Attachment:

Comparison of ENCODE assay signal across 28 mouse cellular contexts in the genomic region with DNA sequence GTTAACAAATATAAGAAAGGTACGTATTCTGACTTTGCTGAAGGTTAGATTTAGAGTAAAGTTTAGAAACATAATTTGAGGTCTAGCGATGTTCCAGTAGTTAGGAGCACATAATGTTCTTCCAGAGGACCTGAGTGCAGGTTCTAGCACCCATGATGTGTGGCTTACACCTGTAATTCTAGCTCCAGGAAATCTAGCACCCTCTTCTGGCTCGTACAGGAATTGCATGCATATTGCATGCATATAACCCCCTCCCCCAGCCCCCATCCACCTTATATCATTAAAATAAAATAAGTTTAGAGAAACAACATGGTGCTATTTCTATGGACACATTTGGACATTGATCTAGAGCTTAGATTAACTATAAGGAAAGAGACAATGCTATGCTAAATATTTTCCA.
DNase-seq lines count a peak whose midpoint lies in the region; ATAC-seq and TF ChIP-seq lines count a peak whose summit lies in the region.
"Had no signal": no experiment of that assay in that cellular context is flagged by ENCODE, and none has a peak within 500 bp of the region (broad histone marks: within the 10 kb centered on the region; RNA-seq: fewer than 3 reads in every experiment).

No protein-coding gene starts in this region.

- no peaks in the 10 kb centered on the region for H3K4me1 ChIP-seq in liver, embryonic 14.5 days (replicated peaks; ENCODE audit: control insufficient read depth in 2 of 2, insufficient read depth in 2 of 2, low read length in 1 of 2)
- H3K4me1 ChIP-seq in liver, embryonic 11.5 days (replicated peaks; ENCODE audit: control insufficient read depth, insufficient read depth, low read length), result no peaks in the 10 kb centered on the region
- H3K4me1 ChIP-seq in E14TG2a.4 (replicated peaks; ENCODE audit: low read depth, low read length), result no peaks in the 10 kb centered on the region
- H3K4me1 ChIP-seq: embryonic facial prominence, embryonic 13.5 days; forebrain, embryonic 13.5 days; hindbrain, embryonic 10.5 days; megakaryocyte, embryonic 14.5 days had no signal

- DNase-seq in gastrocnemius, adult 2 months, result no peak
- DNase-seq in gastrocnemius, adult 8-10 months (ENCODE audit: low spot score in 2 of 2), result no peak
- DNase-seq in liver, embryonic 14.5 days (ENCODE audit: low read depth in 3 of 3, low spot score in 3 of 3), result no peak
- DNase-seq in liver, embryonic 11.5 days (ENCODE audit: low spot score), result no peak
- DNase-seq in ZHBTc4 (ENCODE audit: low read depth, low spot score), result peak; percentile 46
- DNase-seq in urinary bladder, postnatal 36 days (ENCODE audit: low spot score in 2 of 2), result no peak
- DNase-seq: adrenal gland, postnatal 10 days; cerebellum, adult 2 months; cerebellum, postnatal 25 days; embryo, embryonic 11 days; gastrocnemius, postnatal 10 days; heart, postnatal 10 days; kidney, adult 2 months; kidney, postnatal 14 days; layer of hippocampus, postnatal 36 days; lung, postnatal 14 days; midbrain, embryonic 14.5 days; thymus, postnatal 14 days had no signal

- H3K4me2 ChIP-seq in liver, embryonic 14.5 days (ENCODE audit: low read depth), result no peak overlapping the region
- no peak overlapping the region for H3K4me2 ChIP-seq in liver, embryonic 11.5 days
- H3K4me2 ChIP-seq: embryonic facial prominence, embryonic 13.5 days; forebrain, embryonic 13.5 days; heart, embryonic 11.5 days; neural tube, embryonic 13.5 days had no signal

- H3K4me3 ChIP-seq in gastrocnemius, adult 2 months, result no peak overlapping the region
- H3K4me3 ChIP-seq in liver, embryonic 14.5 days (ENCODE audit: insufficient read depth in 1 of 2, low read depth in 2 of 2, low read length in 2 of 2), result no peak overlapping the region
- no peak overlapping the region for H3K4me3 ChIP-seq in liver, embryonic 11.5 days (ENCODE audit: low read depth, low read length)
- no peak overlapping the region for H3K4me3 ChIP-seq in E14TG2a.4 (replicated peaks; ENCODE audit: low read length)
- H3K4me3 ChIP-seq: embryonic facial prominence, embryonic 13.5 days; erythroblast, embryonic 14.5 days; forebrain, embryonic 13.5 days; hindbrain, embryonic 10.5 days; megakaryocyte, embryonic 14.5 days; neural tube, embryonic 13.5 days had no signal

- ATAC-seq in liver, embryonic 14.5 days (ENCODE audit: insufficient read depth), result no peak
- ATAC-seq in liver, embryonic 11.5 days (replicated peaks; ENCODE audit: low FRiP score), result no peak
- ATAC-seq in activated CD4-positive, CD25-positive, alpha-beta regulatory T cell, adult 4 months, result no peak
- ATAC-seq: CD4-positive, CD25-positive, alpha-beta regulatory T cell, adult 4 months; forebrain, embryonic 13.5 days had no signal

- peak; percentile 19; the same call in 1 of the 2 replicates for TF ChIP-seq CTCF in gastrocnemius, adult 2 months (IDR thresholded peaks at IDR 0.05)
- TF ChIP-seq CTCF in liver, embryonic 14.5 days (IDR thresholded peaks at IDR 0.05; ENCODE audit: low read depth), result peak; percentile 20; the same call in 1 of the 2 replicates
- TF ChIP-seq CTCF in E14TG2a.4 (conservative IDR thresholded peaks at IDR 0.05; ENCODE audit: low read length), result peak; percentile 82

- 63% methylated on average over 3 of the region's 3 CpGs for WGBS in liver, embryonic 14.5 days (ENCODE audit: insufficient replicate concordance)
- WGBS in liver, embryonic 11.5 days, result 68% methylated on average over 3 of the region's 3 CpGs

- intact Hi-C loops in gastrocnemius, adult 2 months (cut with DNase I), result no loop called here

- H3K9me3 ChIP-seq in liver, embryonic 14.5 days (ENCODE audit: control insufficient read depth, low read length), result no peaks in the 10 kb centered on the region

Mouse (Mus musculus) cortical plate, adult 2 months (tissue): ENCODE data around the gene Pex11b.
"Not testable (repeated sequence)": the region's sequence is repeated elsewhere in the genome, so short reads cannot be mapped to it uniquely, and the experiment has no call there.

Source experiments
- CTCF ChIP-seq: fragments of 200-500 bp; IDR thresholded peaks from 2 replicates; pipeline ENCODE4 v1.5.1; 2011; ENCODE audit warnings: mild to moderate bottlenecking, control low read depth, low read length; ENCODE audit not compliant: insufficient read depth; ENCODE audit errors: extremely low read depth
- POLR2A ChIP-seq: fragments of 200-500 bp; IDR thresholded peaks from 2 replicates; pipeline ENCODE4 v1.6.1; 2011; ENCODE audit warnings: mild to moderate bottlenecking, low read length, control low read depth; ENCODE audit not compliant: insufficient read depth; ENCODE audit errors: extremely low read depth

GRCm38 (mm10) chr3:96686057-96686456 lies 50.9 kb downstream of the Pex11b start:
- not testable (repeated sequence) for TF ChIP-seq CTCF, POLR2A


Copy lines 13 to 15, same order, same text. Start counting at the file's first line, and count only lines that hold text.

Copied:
- DNase-seq in ZHBTc4 (ENCODE audit: low read depth, low spot score), result peak; percentile 46
- DNase-seq in urinary bladder, postnatal 36 days (ENCODE audit: low spot score in 2 of 2), result no peak
- DNase-seq: adrenal gland, postnatal 10 days; cerebellum, adult 2 months; cerebellum, postnatal 25 days; embryo, embryonic 11 days; gastrocnemius, postnatal 10 days; heart, postnatal 10 days; kidney, adult 2 months; kidney, postnatal 14 days; layer of hippocampus, postnatal 36 days; lung, postnatal 14 days; midbrain, embryonic 14.5 days; thymus, postnatal 14 days had no signal